Today, nearly a century and a half later, Jack the Ripper still grips the public's attention. Practically every year, a number of books and documentaries are produced naming some new suspect or claiming a fresh analysis on some piece of evidence. Please don't email me about this new book or that new book and its particular claims and its evident authority; the Library of Congress currently lists at least 181 different books with Jack the Ripper in the title; every one I've looked at introduces yet another suspect, and they can't all be right. Many believe he was an aristocrat or educated man from the West End, and some believe he was no more than a local thug. Today's enthusiasts and armchair investigators call themselves Ripperologists.
The Ripper was never seen or heard and left no evidence that survives today, with the possible exception of letters received by investigators and newspapers claiming to be from him, and it's the signature of one of these letters that is the first recorded appearance of the nickname Jack the Ripper. But at the time, eyewitness reports abounded. Nine days after the Ripper's victim Mary Ann Nicholl was killed, Lloyd's Weekly London Newspaper published a detailed account of the presumed murderer, a local creep who seemed to be quite well known:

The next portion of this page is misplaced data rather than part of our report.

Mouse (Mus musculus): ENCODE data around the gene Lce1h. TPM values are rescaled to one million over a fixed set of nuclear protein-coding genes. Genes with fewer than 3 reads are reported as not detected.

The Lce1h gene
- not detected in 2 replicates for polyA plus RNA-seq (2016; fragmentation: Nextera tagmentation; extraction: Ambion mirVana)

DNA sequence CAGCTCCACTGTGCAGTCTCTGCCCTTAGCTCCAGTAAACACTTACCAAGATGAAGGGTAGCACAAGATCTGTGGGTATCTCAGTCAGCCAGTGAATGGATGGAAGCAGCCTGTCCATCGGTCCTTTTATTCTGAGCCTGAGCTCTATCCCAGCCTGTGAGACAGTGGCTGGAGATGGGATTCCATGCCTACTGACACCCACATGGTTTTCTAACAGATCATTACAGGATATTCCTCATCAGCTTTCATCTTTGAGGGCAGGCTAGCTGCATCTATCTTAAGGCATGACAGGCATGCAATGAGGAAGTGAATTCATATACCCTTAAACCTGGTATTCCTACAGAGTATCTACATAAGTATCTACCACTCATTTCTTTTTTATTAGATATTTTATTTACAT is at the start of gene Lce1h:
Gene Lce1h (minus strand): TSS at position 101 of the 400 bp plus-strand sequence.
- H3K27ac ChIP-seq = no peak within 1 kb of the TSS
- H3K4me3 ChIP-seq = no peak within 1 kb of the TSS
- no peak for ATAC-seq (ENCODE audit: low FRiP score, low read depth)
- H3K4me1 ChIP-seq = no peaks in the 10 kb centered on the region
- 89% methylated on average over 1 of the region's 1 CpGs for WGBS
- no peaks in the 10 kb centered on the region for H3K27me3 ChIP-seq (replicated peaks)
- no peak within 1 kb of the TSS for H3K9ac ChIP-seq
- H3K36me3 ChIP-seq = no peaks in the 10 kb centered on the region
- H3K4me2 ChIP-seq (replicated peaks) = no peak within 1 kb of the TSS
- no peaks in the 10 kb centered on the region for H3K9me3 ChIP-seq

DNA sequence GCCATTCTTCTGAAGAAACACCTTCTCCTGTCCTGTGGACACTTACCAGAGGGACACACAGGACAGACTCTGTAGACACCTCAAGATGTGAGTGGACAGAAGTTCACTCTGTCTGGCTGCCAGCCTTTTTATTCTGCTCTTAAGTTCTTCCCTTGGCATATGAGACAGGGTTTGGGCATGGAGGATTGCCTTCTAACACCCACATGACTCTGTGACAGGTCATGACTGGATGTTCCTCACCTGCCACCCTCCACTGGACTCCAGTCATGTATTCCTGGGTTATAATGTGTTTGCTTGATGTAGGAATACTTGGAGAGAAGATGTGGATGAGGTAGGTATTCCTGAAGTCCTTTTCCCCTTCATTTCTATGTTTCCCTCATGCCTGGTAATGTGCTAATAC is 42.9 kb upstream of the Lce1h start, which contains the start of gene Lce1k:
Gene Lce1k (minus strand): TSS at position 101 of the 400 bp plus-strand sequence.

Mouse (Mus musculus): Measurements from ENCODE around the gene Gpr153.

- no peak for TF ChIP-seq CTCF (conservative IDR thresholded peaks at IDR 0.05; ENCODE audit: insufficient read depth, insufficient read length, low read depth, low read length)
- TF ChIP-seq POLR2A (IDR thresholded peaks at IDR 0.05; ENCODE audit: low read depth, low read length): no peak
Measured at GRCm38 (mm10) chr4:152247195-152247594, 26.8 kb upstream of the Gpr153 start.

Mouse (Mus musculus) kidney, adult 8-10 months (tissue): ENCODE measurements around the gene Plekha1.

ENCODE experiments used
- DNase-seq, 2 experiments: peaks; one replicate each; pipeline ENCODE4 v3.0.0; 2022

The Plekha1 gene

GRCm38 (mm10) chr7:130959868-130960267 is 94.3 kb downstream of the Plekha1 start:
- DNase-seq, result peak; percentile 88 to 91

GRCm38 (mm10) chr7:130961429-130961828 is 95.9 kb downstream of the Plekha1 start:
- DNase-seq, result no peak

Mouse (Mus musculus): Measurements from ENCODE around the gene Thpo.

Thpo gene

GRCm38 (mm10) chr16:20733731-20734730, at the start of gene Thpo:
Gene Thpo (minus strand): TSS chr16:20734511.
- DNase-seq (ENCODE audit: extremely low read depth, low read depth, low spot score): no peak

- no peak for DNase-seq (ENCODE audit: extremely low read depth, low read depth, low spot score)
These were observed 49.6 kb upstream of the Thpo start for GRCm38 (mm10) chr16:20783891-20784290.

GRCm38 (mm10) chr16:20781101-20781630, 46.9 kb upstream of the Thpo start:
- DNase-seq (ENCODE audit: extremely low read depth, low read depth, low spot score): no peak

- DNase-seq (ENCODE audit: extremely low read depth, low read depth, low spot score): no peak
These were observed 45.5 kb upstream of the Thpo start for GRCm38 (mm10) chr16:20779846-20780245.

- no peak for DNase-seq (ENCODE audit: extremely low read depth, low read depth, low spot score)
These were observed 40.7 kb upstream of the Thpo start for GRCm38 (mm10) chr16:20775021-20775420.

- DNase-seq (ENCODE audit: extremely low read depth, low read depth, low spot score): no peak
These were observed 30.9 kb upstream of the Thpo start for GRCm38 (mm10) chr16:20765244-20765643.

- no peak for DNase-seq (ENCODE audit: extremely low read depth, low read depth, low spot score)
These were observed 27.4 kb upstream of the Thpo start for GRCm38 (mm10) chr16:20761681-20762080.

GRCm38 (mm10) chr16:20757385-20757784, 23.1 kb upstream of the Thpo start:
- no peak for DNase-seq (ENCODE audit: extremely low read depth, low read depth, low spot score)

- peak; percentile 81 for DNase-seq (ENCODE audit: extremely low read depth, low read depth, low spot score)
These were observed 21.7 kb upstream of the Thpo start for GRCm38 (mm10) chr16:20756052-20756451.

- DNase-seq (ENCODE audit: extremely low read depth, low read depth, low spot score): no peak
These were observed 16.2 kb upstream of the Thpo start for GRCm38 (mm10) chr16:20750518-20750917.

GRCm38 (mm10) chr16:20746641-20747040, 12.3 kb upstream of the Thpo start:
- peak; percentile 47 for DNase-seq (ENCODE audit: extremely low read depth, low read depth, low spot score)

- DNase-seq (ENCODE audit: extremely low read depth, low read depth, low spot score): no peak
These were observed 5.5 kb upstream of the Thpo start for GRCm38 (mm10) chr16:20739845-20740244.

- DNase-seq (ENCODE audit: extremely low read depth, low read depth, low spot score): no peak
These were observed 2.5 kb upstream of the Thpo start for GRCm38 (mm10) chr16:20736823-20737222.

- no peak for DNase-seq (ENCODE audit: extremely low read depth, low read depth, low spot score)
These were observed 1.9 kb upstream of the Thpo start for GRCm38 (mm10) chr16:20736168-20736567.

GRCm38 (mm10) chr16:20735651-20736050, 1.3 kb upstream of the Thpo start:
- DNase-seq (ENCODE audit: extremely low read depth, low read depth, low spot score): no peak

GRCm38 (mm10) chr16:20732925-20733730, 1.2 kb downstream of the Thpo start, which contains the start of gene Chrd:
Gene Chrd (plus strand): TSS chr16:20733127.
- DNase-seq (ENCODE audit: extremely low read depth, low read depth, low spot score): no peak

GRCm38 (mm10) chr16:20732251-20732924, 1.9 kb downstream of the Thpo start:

Whoever Leather Apron was, he may or may not have been Jack the Ripper and may or may not have been responsibile for some of the other six Whitechapel Murders. Today's criminologists and Ripperologists usually absolve Leather Apron of being the Ripper, due to the differences in style. Leather Apron swaggered around the streets making public threats, while the Ripper displayed a deep and very subtle pathology. It is the study of his evident psychosis that has driven Ripperology.